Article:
Professional basketball player Graylin Warner will admit he became a little burned out by the sport toward the end of his career. After playing basketball at the University of Louisiana at Lafayette from 1980 to 1984 and then traveling through Europe on a professional team he decided to move back to his home in New Orleans to try a different career, driving semi trucks.
So after being in front of crowds most of his life, he traded all that fame in for a place behind the wheel, and five years ago he joined us here at R+L Carriers as a driver. Coincidentally Graylin played for the Ragin’ Cajuns, one of the teams headed to the R+L Carriers New Orleans Bowl!
Graylin sat down with us to reflect on his memories of the sport and what it’s like to transition from professional basketball to truck driving.
How has the atmosphere for the student-athlete changed since you were playing the game?
I think schools are more accountable for the athletes attaining their degree. More people are looking out for the students now. Colleges are making sure that the athletes are also meeting the requirements for being a student.
You played at a time when the talent at the college level that went to the NBA was fairly amazing. Charles Barkley, Michael Jordan, Doc Rivers…and Patrick Ewing, who was surprised in an early game by an upstart Ragin’ Cajuns team. How does playing or being in the same business as people of that caliber change the way you approach situations?
You don’t really change the way you approach it. If you have a good work ethic, you will do fine in any situation. The games were not the hard part; it was the practices. You were pushing each other, playing against people you knew. We went after each other harder in practice. It is easier to play people you don’t know. We always executed well, and that is because we executed well in practice.
By all accounts, you had a spectacular career playing basketball in France. What brought you to Europe to play? How is the European game different from the one in the United States?
I was a six round draft pick for the Seattle Supersonics in ‘84, and Seattle toured Germany the previous year. I was last cut and Germany was looking for a player in my position, so off we go to Europe. Being in that is tough. You have to have thick skin to play at that level.
Maybe [the European game is] not as physical as the play in the NBA, but all five players were great shooters, and the biggest difference is once the ball touches the rim it’s live.
Do you miss playing basketball on the professional level?
I miss the guys in the locker room. One of the greatest rushes is being a little bit behind in a game and coming together with the rest of the team. Making sure that the younger guys on the team know that we have to stand up to the other team and that it is not the coaches, but we the players that decide what happens on that court.
What made you want to work in the trucking industry?
I became interested in the trucking industry when I found out that Karl Malone loves eighteen wheelers. I was one of the people that tried to help recruit Karl to USL, but ended up playing against him when he went to Louisiana Tech. My first choice was becoming a state trooper and after that it was becoming a trucker. Honestly, it was also an escape from the crowds, and I enjoyed the crowd for 12 years.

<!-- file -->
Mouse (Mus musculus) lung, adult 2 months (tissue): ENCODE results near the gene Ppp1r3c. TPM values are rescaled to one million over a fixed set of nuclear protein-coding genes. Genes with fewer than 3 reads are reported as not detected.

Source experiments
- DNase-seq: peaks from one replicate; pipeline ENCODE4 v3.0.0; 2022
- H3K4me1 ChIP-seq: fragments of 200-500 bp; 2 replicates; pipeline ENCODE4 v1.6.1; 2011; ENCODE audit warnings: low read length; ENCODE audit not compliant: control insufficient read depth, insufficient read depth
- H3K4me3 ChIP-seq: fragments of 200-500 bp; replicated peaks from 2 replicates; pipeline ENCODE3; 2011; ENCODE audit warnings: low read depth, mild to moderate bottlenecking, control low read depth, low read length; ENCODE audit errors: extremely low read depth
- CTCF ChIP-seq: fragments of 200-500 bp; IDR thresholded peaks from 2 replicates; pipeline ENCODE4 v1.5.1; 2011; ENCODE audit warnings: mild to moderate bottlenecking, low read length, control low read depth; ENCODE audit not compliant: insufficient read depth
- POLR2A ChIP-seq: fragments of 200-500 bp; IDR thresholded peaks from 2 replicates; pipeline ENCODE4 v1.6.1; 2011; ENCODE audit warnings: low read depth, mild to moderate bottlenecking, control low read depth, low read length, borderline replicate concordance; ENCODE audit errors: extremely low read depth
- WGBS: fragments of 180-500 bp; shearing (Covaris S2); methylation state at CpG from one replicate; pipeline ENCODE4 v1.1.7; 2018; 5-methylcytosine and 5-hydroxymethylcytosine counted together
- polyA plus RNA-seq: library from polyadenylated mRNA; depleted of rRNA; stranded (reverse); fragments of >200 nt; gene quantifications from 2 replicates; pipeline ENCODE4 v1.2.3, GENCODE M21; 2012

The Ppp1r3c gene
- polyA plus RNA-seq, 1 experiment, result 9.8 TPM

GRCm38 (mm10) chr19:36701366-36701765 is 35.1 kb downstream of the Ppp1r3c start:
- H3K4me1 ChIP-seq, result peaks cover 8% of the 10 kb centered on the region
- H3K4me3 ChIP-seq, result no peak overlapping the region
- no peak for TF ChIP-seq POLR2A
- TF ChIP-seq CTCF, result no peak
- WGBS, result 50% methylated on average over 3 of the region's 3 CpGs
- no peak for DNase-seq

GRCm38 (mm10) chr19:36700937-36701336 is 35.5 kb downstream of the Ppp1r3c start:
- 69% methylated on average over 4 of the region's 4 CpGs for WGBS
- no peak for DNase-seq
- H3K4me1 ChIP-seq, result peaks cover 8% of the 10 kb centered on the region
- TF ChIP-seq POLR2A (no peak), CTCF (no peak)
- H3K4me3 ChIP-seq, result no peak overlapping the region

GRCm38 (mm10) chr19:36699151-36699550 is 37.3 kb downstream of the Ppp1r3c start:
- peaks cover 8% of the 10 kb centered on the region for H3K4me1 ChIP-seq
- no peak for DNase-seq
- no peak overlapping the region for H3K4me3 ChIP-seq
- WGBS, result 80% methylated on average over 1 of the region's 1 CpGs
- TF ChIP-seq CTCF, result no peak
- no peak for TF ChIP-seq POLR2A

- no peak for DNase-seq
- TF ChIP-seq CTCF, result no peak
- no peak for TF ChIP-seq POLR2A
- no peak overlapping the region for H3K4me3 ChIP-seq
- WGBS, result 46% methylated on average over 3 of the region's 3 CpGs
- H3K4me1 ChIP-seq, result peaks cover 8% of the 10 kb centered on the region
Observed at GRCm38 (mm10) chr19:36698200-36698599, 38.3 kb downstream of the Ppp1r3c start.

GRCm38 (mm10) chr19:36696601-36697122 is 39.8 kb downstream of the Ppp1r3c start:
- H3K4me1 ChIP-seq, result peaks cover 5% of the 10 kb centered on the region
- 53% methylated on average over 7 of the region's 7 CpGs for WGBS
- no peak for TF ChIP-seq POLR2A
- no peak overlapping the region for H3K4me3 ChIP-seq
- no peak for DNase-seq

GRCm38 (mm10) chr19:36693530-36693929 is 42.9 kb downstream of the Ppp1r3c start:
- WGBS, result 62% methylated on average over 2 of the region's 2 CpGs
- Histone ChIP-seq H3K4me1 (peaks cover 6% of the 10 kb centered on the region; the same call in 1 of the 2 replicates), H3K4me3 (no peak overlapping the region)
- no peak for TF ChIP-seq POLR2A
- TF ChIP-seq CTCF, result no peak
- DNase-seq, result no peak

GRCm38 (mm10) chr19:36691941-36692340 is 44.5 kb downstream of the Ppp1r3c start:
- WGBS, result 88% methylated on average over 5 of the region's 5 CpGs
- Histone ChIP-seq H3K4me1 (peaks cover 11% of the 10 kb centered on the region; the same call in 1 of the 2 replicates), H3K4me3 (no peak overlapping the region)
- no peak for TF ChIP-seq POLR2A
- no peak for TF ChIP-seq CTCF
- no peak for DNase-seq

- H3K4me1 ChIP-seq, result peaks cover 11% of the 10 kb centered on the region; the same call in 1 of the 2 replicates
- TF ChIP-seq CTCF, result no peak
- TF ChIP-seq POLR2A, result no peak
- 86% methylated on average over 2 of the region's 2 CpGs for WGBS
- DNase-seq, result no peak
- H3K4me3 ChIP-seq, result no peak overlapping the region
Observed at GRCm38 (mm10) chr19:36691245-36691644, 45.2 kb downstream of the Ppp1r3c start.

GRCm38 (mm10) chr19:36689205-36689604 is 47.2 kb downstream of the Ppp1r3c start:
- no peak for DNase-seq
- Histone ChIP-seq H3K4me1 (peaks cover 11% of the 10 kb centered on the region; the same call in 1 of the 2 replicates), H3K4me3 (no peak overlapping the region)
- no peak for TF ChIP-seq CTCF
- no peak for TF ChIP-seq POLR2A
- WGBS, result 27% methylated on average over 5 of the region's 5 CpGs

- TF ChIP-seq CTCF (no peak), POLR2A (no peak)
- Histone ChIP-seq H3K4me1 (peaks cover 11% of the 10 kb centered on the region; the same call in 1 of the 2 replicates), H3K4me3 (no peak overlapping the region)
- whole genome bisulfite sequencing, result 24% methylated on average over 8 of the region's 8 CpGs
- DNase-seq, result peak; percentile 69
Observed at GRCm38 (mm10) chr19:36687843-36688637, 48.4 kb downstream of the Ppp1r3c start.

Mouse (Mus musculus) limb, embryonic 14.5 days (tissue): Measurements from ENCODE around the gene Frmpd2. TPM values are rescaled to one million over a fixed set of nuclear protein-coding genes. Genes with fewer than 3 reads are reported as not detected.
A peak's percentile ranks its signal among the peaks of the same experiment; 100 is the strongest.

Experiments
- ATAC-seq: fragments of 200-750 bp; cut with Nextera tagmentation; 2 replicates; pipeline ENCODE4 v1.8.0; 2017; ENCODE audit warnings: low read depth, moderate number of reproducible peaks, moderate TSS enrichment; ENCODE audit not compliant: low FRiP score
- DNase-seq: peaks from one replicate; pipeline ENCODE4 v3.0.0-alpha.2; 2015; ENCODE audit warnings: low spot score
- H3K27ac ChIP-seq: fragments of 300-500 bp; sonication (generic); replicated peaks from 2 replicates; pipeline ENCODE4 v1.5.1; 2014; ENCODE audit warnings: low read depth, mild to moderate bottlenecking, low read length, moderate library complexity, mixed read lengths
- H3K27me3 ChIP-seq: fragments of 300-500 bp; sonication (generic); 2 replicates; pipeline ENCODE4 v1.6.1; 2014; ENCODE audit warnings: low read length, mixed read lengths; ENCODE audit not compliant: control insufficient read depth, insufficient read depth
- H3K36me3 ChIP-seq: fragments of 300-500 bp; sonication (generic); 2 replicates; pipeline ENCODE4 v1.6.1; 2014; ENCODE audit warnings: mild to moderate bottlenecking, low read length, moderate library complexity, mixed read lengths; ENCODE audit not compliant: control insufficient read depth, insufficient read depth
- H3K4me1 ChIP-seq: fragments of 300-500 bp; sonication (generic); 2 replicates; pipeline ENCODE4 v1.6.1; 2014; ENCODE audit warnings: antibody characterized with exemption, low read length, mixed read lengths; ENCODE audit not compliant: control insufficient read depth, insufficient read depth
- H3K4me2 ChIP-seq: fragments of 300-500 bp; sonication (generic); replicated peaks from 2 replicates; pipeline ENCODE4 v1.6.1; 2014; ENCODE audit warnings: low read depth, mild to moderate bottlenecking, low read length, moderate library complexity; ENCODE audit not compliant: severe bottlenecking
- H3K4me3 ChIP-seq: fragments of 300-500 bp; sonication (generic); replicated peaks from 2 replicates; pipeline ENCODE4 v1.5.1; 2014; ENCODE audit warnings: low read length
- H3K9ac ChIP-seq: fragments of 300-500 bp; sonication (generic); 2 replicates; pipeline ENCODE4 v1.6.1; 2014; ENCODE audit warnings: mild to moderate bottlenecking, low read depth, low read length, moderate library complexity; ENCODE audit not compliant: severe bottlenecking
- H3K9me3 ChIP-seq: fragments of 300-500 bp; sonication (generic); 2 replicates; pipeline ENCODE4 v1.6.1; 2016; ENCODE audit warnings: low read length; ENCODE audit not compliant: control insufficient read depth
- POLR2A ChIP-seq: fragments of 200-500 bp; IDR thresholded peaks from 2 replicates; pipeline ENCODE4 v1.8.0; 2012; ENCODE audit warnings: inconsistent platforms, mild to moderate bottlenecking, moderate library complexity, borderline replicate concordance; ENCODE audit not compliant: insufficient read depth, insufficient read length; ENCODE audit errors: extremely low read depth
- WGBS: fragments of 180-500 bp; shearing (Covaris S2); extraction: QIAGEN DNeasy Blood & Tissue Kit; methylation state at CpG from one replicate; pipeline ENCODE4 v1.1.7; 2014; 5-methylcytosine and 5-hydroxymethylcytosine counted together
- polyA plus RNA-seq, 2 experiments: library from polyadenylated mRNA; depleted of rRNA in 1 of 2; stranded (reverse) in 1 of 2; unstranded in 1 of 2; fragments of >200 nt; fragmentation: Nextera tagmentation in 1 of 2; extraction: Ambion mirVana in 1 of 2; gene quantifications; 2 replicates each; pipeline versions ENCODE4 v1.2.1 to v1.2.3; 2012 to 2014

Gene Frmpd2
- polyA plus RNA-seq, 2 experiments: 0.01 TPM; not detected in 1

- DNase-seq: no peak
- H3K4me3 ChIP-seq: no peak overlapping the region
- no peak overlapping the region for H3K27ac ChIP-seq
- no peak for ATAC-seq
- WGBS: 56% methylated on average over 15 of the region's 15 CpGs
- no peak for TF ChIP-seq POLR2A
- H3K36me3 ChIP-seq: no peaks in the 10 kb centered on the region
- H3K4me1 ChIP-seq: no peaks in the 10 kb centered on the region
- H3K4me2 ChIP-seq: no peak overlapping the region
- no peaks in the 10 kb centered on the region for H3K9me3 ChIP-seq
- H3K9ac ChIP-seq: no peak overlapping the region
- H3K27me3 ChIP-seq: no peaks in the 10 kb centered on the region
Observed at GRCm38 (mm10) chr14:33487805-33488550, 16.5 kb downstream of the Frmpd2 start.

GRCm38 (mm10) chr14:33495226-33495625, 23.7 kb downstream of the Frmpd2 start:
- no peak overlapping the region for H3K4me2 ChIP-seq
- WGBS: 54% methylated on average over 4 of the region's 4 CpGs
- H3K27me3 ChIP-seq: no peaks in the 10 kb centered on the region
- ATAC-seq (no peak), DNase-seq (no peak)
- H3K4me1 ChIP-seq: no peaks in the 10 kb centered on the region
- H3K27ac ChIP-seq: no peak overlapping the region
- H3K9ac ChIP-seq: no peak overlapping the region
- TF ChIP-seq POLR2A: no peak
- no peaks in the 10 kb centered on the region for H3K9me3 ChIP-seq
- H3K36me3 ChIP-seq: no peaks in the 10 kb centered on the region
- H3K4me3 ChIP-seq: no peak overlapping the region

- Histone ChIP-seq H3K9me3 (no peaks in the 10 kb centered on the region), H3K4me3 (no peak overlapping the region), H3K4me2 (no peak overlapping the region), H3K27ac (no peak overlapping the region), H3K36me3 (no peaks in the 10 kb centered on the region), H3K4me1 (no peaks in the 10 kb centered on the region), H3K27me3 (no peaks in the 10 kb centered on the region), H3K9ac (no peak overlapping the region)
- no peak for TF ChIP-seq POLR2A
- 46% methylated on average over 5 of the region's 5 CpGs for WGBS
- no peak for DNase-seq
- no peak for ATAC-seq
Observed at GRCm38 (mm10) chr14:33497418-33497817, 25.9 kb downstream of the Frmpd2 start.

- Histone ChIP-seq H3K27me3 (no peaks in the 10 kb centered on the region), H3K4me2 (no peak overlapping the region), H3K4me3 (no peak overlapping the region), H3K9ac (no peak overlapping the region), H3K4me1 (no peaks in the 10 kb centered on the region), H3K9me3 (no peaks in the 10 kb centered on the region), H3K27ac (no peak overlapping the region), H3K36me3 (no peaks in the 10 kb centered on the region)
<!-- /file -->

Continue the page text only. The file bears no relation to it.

WHAT’S THE BEST PART ABOUT BEING A TRUCK DRIVER?
The solitude. After twelve years of playing basketball in the public eye, I just wanted to get some time for myself. It is a different frame of mind. Basketball is a sharp business; there are things that go on off the court that are as hard as what happens on the court. I needed a break from that. I do play basketball still, but for myself.
WHAT LESSONS DID YOU TAKE FROM YOUR BASKETBALL DAYS THAT APPLY TO YOUR CURRENT JOB?
In many ways, sports prepare you for being in business. You have to be able to take a lot to play in the pros. You cannot excel without thick skin. The preparations you do outside of the job help you for what you do on the job. You start to develop instincts about things that go on with the job. You begin to learn about other people like you learn about yourself. Good employees know what is going on and react well to it; great employees see things before they happen, and anticipate how to deal with them. That was one of the things that made Larry Bird great. I like him because he was able to anticipate the game, and see things on the floor that no one else saw. Anytime you pull together for a common goal great results shall be attained.
How long have you been driving for R+L Carriers?
Five and a half years. I bring that same work ethic and consistency I had on the court to R+L. I like to build an impression with my customers of consistency and that comes through doing my work day in and day out every day I don’t accept being mediocre in my job; I want to do my best. If you keep doing the work like that, it is going to pay off for you.
We want to thank Graylin for taking the time to talk to us and for his service with us. If you have any questions for Graylin leave them in the comments!